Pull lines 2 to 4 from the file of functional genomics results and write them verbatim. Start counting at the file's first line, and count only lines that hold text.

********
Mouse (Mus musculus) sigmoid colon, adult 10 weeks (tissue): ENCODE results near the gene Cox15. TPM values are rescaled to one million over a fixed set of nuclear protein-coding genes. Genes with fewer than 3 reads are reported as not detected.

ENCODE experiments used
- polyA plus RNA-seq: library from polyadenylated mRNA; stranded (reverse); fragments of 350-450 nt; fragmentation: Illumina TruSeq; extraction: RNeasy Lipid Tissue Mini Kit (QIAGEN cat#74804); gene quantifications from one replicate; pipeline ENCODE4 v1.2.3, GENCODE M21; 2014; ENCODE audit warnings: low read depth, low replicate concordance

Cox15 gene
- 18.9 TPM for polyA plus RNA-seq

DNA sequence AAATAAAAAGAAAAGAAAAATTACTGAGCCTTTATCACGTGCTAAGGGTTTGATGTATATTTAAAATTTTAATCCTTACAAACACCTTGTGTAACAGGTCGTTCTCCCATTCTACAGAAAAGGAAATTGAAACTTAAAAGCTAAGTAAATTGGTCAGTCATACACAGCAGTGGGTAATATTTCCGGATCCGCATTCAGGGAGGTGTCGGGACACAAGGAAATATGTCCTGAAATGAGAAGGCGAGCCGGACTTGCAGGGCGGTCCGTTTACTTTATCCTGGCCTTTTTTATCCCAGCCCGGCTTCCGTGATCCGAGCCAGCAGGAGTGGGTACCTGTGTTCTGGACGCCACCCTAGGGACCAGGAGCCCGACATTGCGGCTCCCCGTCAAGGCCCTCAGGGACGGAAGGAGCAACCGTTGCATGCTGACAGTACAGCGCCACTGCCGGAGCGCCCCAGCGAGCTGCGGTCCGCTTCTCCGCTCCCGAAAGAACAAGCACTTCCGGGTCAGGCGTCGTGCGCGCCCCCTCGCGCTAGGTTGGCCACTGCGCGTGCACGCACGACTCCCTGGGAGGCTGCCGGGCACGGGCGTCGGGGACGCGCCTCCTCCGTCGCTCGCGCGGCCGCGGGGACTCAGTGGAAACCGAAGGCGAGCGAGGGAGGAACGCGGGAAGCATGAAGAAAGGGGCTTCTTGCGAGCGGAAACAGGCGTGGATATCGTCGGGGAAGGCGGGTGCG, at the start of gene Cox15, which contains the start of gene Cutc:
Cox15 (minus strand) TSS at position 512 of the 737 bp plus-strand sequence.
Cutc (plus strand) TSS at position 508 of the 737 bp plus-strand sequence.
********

ENCODE experiments used
- polyA plus RNA-seq: library from polyadenylated mRNA; stranded (reverse); fragments of 350-450 nt; fragmentation: Illumina TruSeq; extraction: RNeasy Lipid Tissue Mini Kit (QIAGEN cat#74804); gene quantifications from one replicate; pipeline ENCODE4 v1.2.3, GENCODE M21; 2014; ENCODE audit warnings: low read depth, low replicate concordance

Cox15 gene